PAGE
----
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Stops between Rovinj and Zadar?

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Hi, Fodorites,
Our summer 2015 trip to Croatia was cancelled due to a family health crisis, but we are now rebooking things for next June and would appreciate your help.
We'll have 24 days in Croatia, relying on buses and boats to get around. We start in Rovinj for four nights. I'd appreciate feedback on whether to then head to Zadar in one long day (9 hours on two buses) or break it up by spending two nights in Lovran or Opatija to walk the Lungomare. We'd also consider doing some island-hopping to Zadar instead, but I'm not finding that easy to organize.
Also, is Trogir worth three nights, or could we spend that on Brac? I've had some recent feedback that it might not be worth more than a day. We have to stop in the area to catch the boat to Hvar anyway.
Confirmed so far:
- Rovinj: 4 nights
- Lovran or Opitija? 2?
- Zadar: 3 nights, including day visit to Plitvice? Or 5 nights with an overnight in Plitvice (if we skip Lovran).
- Trogir? Brac? 3 nights? Or just an overnight in Split before catching ferry to Hvar?
- Hvar: 4
- Korcula: 4
- Cavtat: 4
We prefer smaller seaside towns to cities and enjoy hiking, swimming and exploring old town centres. But again, we'll be relying on public transport, so we understand that will restrict our choices.
Any feedback would be appreciated. I'm always amazed at and gratified by how generous fellow travellers are in sharing thoughts.
Many thanks.

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    My travel style is much faster than yours, so I can't really answer the question "is Trogir worth three nights?" Old town Trogir is tiny. I would be bored out of my mind there for three nights unless I had day trips planned. One night was enough and my time was still brief. Trogir was cute but not a place I felt the need to come back to.

    Although I didn't care for Split that much, I'd rather spend three nights there than in Trogir, just because Split is so much bigger with more to do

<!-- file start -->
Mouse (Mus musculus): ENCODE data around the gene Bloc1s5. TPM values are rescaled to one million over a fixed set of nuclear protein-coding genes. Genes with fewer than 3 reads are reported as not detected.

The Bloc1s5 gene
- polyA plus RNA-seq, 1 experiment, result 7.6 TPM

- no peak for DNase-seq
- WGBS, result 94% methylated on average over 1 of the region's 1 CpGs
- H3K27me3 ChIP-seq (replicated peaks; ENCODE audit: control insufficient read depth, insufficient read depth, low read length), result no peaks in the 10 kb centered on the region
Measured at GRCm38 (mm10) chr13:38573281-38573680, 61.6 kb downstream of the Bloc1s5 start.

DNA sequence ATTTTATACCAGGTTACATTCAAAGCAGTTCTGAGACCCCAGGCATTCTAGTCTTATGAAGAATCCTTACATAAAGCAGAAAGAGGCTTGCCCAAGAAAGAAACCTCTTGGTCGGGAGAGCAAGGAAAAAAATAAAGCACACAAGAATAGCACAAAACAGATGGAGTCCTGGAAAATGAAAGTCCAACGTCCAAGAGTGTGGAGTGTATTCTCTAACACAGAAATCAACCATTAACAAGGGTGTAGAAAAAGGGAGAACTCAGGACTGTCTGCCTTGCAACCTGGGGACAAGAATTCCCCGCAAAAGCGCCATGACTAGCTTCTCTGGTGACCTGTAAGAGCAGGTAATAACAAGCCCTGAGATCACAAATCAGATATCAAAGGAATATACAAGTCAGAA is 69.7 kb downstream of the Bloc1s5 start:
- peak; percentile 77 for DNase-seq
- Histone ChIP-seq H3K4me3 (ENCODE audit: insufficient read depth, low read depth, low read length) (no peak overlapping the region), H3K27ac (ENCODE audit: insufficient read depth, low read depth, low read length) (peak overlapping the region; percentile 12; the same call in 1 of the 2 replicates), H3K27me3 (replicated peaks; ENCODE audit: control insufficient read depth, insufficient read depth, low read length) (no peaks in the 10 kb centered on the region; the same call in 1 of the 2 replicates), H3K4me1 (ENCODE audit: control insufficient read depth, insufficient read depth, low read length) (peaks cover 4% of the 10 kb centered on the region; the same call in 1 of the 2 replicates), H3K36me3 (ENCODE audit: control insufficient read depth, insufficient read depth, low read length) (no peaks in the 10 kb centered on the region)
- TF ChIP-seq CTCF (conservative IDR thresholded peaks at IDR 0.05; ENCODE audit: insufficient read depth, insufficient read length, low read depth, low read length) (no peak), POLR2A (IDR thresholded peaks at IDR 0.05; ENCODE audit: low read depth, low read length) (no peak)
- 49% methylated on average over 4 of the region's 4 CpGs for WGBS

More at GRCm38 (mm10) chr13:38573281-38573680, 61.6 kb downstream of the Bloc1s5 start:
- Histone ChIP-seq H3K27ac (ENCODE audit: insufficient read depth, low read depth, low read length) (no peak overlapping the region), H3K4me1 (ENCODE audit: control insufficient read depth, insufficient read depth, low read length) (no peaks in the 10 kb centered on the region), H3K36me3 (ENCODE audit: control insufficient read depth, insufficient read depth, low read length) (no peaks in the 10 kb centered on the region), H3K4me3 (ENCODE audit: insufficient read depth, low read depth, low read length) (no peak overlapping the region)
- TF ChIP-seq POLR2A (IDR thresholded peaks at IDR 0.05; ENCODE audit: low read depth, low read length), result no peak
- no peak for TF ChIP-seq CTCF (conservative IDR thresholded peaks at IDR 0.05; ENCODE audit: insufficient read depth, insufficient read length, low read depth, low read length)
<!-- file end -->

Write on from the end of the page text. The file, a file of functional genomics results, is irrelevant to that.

If you want a place where you can relax and chill and enjoy the weather for 3-4 nights, then Korcula (where I've been) and presumably Hvar (where I haven't) would better fit the bill than Trogir.

    By the way: there's a direct Croatia Airlines flight from Pula to Zadar - at least there is now - a few days a week if you want to skip the endless bus ride and day trip to Plitvice from Zadar.

    Put Sibenik on your list as a possible day trip from Zadar - lovely little town near Krka National Park.

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    Should be a great trip!

    "I'd appreciate feedback on whether to then head to Zadar in one long day (9 hours on two buses) or break it up by spending two nights in Lovran or Opatija to walk the Lungomare."

    I loved the Lungomare! I'm not sure there's enough to do in the area to justify 2 nights, but only you can decide that.
    - FWIW, I did NOT like Opatija: I was there for a couple of hours just before/during sunset on a Saturday evening in early June of 2009. The bars and restaurants near the shore were competing with one another to see which could play their disco / party music the loudest and with the heaviest base. Street side shops were filled with junk, overpriced kitsch, and overly zealous sales staff. Sidewalks were filled with people who were already so drunk that trying to walk by or through them was a decidedly unpleasant experience. I did enjoy the Villa Angiolina, though -- that was worth seeing.